Jeffery Merritt McCumber, Jr., 34, of Indian Springs
Polk County Man Sentenced by Jury to 60 Years in Prison with No Parole for Child Sexual Abuse, LIVINGSTON, May 16, 2022 - A Polk County jury deliberated approximately two hours Friday morning (May 13) before returning a “guilty” verdict against 35 year old Jeffery Merritt McCumber, Jr., 34, of Indian Springs for the Aggravated First Degree Felony Offense of Continuous Sexual Abuse of a Young Child. The trial, conducted in the 411th District Court of Polk County before District Judge John Wells, began with jury selection on Monday and the presentation of testimony on Thursday. The case was prosecuted by Polk County District Attorney William Lee Hon. A grand jury indictment alleged that between June and September of 2016, McCumber had committed multiple acts of sexual abuse including Indecency with a Child and Aggravated Sexual Assault of a Child against a six year old female victim. During testimony on Thursday, Hon presented the testimony of the child victim, now 13, who described ongoing instances of sexual abuse during her childhood while the defendant lived with her mother. The victim testified that the abuse happened in two different residences in Indian Springs where she resided with McCumber and her mother. In questioning by Hon, the victim described how in June of 2020, she finally confided in her aunt regarding what the defendant had done to her. The aunt, in turn, immediately reported the child’s outcry of abuse to the Polk County Sheriff’s Department. Also testifying at trial were Kaycee Hendrix, a forensic interviewer with Childrenz Haven (Polk County’s Child Advocacy Center) who interviewed the victim, Kristi Griffin, a Sexual Assault Nurse Examiner with CHI St. Luke’s Hospital who performed a sexual assault examination, and Polk County Sheriff’s Lieutenant Craig Finigan who conducted the criminal investigation.
Following the guilty verdict, Hon presented evidence of McCumber’s criminal background which included convictions for Burglary, Theft, Evading Arrest and Violation of a Protective Order. In addition, Hon presented the testimony of former Alabama Coushatta Tribal Police Officer Michael Bentley who described arresting McCumber following a January, 2019 traffic stop where McCumber was charged with Third Degree Felony Possession of a Controlled Substance and Tampering With Physical Evidence after McCumber was caught attempting a swallow a plastic bag containing a quantity of Methamphetamine.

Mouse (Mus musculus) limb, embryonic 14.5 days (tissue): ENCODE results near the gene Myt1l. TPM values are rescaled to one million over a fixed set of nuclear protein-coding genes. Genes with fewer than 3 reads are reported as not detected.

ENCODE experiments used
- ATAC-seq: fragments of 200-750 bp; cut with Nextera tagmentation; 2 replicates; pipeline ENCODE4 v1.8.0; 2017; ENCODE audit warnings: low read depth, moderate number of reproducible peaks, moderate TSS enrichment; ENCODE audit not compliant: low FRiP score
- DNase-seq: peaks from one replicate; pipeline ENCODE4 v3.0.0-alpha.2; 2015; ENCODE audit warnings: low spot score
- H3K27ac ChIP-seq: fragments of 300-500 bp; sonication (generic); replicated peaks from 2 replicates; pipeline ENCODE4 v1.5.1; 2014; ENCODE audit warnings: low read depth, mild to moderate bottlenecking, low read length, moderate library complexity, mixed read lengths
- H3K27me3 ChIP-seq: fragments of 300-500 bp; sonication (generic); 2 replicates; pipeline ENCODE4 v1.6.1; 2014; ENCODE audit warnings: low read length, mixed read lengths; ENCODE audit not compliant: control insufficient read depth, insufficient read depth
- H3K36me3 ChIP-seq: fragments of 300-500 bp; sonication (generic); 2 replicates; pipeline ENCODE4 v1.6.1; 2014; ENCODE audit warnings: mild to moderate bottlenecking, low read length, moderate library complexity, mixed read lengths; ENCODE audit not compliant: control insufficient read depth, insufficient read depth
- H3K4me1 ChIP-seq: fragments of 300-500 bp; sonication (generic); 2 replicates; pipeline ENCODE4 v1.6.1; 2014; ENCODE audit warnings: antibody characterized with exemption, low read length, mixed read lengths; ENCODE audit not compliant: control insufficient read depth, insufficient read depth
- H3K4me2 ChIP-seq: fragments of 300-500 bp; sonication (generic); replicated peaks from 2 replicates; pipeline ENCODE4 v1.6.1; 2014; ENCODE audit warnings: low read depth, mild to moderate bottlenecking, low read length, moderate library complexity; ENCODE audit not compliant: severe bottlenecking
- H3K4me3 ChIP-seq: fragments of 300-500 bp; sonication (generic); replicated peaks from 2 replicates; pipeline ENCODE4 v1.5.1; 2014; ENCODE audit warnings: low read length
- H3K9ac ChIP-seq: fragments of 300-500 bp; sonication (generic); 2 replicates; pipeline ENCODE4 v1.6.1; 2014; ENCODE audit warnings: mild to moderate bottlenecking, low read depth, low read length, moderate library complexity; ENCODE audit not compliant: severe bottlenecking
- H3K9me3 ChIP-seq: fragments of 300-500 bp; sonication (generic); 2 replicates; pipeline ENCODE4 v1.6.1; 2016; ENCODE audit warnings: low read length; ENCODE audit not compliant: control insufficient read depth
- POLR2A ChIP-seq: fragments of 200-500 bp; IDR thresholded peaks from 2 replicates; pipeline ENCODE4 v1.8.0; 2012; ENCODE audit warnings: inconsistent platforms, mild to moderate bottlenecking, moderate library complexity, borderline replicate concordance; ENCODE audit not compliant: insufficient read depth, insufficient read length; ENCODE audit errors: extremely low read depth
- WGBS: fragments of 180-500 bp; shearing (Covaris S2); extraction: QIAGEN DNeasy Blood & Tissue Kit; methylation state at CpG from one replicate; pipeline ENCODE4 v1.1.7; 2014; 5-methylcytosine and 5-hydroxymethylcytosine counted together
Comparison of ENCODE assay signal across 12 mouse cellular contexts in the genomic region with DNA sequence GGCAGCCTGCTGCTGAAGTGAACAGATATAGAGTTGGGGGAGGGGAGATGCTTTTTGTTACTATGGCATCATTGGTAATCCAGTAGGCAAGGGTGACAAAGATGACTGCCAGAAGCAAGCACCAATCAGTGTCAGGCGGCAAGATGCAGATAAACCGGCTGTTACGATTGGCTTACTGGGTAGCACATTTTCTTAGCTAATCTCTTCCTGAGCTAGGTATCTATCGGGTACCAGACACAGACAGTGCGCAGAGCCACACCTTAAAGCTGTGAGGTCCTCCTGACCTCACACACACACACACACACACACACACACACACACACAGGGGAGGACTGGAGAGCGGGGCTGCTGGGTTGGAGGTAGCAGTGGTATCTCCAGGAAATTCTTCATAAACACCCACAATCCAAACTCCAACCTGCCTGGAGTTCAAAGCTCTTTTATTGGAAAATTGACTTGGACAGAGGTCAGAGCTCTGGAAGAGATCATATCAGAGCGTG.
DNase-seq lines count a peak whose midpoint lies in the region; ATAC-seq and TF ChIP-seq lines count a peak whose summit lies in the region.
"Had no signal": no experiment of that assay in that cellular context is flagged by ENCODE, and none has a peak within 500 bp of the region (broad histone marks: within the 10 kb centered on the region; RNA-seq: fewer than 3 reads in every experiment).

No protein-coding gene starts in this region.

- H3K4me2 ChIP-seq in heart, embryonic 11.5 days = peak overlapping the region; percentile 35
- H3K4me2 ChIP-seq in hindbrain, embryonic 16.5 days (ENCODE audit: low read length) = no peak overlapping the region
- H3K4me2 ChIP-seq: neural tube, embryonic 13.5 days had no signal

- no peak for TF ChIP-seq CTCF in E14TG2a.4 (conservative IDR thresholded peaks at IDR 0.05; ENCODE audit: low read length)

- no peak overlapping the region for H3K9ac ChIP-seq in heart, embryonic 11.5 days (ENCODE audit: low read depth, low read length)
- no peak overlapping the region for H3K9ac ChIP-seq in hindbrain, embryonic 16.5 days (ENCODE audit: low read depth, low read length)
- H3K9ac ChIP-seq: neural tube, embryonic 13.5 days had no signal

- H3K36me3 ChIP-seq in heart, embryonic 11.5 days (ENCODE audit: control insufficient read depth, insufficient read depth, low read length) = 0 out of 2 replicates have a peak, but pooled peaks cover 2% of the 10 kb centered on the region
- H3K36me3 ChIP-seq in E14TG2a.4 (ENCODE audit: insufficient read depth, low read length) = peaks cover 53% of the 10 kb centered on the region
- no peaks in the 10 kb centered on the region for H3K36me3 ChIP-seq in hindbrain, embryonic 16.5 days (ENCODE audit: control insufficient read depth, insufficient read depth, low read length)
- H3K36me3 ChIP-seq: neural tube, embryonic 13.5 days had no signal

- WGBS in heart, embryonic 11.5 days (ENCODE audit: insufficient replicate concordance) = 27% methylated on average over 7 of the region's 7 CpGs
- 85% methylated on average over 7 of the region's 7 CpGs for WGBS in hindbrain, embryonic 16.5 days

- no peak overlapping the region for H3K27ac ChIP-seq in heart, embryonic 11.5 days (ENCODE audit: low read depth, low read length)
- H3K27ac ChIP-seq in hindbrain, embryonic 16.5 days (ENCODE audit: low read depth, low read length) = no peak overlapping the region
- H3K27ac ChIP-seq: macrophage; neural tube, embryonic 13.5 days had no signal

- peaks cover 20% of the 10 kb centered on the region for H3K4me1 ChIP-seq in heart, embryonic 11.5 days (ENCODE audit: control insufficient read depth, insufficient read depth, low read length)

In his closing argument to the jury District Attorney Hon characterized McCumber as "...a career criminal who’s record suggested that he would never learn his lesson.” Hon implored the jury to “protect the children of Polk County and send a message that sexual exploitation of children would never be tolerated.” The jury deliberated approximately one hour and a half before returning a sentence of sixty years in prison.
According to Hon, McCumber’s sentence will have to be served without any possibility of parole. The crime of Continuous Sexual Abuse of a Young Child was established by the Texas Legislature in 2007 as part of “Jessica’s Law,” Hon stated. In February 2005, a nine-year-old girl named Jessica Lunsford was abducted from her bed in her family home in Homosassa, Florida. Her body was discovered buried in a shallow grave, shrouded in a garbage bag, behind the mobile home where a neighbor named John Evander Couey lived. He was arrested and later convicted of the child’s kidnapping, rape, and murder. Public outcry rose from a local to national level in this case, spurred not only by the revelation at trial that Mr. Couey was a registered sex offender but that the child had been buried alive.
State legislatures across the country responded to the Jessica Lunsford case by enacting versions of “Jessica’s Law” as it was initially drafted into law by the Florida Statehouse. Essentially, “Jessica’s Law” focused on children under the age of 12 years and instituted longer sentencing (more time behind bars) along with lifetime tracking via GPS (global positioning technology) of the convicted.
Texas passed its own version of Jessica’s Law in 2007 after debate in the House and Senate and has been codified in Section 21.02 of the Texas Penal Code. It carries a potential sentence of 25 years to Life in prison with no possibility of parole.
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